Nick Berry grew up on a small grain and wool production farm on Kangaroo Island finding astute ways to lengthen the life of old machinery and build new equipment. In the agricultural sector he found the seeds of his passion for mechanical engineering.
A decade on, the 33-year-old has invented a number of chemical-free sustainable agricultural machines and supported devices in a bid to stimulating change within the sector and make an impact on world food production.
Most notably, he has developed the Seed Terminator, a mechanical weed seed exterminator, and a machine to support pest control in the almond industry.
While Seed Terminator has been in the works for a number of years, since it began producing machines in 2016 the company says it’s sold more than 250 units across Australia and overseas, not only assisting farmers to manage weeds sustainably but reducing chemical residues for consumers.
The Seed Terminator can be retrofitted to most harvesters and uses two Multi-stage Hammer Mills to pulverise weed seeds, spreading the sawdust-like debris behind the header. Tests by the University of Adelaide’s Weed Science Research Group have shown a 96 to 100 per cent kill of ryegrass seeds using the machine.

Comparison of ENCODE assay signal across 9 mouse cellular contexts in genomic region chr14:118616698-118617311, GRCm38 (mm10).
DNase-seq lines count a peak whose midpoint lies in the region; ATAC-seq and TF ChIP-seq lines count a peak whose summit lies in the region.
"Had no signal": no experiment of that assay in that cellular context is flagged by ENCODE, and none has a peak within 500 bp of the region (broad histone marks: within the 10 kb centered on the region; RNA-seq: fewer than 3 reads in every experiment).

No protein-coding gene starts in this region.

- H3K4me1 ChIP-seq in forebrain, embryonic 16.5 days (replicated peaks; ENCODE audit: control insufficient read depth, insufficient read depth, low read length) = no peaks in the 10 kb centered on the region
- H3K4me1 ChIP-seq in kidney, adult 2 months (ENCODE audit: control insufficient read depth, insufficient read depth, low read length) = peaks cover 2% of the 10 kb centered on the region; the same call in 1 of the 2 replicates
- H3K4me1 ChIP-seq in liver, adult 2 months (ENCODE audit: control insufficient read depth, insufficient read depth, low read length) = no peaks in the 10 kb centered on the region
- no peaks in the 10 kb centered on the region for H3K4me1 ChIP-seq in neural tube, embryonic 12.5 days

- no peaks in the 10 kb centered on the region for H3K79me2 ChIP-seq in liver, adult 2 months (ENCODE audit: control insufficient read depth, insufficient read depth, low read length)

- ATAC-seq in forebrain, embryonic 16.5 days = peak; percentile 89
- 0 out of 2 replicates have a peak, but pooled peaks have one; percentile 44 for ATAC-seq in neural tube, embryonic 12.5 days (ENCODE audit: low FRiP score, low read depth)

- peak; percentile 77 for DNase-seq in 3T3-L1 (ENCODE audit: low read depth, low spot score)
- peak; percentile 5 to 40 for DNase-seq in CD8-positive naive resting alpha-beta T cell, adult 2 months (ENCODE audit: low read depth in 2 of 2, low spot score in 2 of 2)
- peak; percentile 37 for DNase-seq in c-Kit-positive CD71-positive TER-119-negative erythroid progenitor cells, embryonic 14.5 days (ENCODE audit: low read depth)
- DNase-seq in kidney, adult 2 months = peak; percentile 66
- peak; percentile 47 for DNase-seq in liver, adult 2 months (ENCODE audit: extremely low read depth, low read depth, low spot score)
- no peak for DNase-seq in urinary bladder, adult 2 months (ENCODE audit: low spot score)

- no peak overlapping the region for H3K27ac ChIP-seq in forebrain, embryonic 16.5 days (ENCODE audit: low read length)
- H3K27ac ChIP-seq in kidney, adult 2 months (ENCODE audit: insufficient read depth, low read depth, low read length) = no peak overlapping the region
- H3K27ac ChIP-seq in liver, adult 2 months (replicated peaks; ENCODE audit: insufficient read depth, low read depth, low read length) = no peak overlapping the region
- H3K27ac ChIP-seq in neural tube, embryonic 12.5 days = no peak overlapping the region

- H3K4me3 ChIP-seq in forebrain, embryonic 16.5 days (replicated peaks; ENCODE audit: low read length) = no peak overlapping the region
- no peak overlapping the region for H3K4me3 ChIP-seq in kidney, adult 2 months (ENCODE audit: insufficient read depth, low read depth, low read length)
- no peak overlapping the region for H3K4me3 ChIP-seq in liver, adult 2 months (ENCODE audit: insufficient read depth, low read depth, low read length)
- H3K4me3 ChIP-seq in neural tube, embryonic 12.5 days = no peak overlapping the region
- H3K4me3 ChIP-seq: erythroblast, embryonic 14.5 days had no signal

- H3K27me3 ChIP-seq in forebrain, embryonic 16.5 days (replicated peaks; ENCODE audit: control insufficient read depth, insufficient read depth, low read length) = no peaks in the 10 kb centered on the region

It was trialled during the North American summer last year in Washington and Missouri, and in Saskatchewan, Canada.
It has also grown to a team of 30 and last year was named in the top BDO’s top five fast movers.
Nick says he wants to help farmers reach their sustainability goals.
“Our mission is to empower farmers with technology that can help them feed the world and leave their farm to the next generation in a better state than they found it.”
The ANZ Rural and Regional Award recognises the individual who demonstrates influence and leadership in contributing to the prosperity of a rural or regional business and community.
Read about all the other 40 Under 40 winners in the Winter Edition of CityMag, in a pub near you.
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